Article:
A Divinely Directed Shidduch

Was Eliezer's request from G-d improper?

Rabbanit Shira Smiles,

Judaism Young women study Torah
Young women study Torah
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Summary by Channie Koplowitz Stein

In the Torah portion of Chayei Sarah we bear witness to the ultimate search for a shidduch (match) and all the communications necessary until a proper conclusion is reached. Eliezer, Avraham (the Patriach Abraham) Avinu’s trusted servant, is sent on a mission to find the right girl for Yitzchak (Isaac).

Eliezer takes his mission to heart. Upon arriving in Haran, Avraham’s family’s hometown, he stops at the well at the outskirts of town and asks Hashem, “God of my master Avraham, hakrei na lefoneye hayom – may it so chance before me this day - …” that the maiden that I ask for water will offer me drink and for my camels as well, and she will be the right girl for Yitzchak, Avraham’s son.

Was Eliezer’s request proper, was there an improper element of sinful divination, or perhaps did his request contain elements of both. Our commentators discuss these possibilities and are divided.

If we examine the wording of Eliezer’s request, we will note three separate components, notes the Sifsei Chaim. First, what does Eliezer mean by “may it so chance”? It is on this point that the Talmud finds fault with Eliezer and considers the request improper. Next, why should this occur “before me”? Who else could it refer to? Finally, why does Eliezer request that this happen today, without delay?

Let us start with the middle question first. The Ohr Doniel, Rabbi Ochin, explains that Eliezer knew that Hashem would indeed find the proper shidduch for Yitzchak. What he was requesting was that he merit being the agent through which that shidduch would be realized. Just as we all have challenges in which we hope to succeed, Eliezer prayed that he be successful in this challenge. Rather than being a challenge, Eliezer considered this an opportunity to do chessed (good deeds), just as we should face the inconvenient tzedakah (charity) emissary at our door or our neighbor who needs a ride when we have little time as an opportunity to do chessed rather than as a nuisance.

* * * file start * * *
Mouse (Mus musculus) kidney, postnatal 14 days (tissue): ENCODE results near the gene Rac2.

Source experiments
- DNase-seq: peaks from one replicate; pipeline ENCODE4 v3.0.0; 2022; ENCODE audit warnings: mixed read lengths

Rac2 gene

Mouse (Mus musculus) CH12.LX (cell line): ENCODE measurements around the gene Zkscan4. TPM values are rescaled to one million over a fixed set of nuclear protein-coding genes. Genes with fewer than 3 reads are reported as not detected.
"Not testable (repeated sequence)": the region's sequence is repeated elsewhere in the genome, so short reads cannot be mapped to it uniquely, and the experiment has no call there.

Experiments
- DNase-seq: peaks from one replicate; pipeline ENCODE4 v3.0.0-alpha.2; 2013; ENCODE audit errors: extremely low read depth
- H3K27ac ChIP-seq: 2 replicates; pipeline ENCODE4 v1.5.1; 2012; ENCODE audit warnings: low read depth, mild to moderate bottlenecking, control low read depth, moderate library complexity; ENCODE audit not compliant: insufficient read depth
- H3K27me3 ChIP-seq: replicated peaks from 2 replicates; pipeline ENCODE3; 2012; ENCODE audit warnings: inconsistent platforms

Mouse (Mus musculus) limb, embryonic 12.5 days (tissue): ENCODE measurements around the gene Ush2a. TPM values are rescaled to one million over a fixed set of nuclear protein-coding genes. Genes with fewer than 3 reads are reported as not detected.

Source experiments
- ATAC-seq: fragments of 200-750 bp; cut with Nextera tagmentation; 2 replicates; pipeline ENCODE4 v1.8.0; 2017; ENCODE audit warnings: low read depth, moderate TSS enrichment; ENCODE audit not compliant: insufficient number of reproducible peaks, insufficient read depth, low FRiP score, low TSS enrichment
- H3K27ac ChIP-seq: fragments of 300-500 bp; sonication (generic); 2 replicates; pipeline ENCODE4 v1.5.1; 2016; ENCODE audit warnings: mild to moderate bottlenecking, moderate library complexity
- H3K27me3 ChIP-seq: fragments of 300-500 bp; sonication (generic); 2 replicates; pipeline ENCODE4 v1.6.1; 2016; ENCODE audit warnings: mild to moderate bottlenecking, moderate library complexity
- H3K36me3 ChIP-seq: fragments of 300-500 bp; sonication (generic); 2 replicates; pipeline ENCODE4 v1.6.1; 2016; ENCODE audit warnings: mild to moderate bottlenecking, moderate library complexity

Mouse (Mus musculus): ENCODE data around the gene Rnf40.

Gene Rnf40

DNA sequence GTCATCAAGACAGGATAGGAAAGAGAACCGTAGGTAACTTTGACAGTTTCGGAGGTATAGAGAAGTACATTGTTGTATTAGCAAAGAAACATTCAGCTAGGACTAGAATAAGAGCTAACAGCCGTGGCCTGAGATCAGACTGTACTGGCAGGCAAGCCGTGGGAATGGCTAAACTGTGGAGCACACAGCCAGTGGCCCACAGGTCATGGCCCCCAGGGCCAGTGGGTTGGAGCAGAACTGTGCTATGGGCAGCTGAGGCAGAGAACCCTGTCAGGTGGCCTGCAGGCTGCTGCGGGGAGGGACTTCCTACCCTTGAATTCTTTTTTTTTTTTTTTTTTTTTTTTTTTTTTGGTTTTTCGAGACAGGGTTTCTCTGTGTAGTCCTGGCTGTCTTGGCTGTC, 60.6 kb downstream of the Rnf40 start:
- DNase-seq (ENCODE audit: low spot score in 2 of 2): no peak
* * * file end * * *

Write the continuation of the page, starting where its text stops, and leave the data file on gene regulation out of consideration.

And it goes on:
This is the point Rabbi Salomon makes in With Hearts Full of Faith. It is the request for opportunities to do mitzvoth that Rabbi Salomon understands to be the meaning of “write us in the Book of Merits” for which we pray in the Avinu Malkeinu prayer.

We now move on to discuss whether Eliezer’s request constituted a sign, as in divination, or a legitimate prayer. Oznaim LaTorah observes that although the terminology may sound like divination, like looking for a sign, Eliezer’s words are actually a prayer The Netziv in Haamek Davar adds that Eliezer deliberately wanted this to sound like he was looking for a sign because the people in this area were into divination. They could accept divination as proof and say that this is God’s doing while they would not as readily accept prayer.

Either way, the question still remains, how would this be an appropriate test for the future matriarch asks Rabbi Moshe Egbi in Chochmat Hamatzpun? Eliezer wanted to be certain that the girl would have a good heart, would be a girl who sought out opportunities for chessed as did Avraham Avinu and the members of his household. Therefore, if she could continue to bring water to this able bodied man while he stood lazily by, and even brought water to his camels, her essence was giving and doing chessed, a trait  that would ensure a peaceful household.

Nevertheless, the future matriarch of the Jewish people also needed to be a person of deep faith. What is the connection between being a baal chessed and having emunah (faith)? The compendium of Letitcha Elyon concludes that someone who continuously wants to do kind acts must have a humble soul.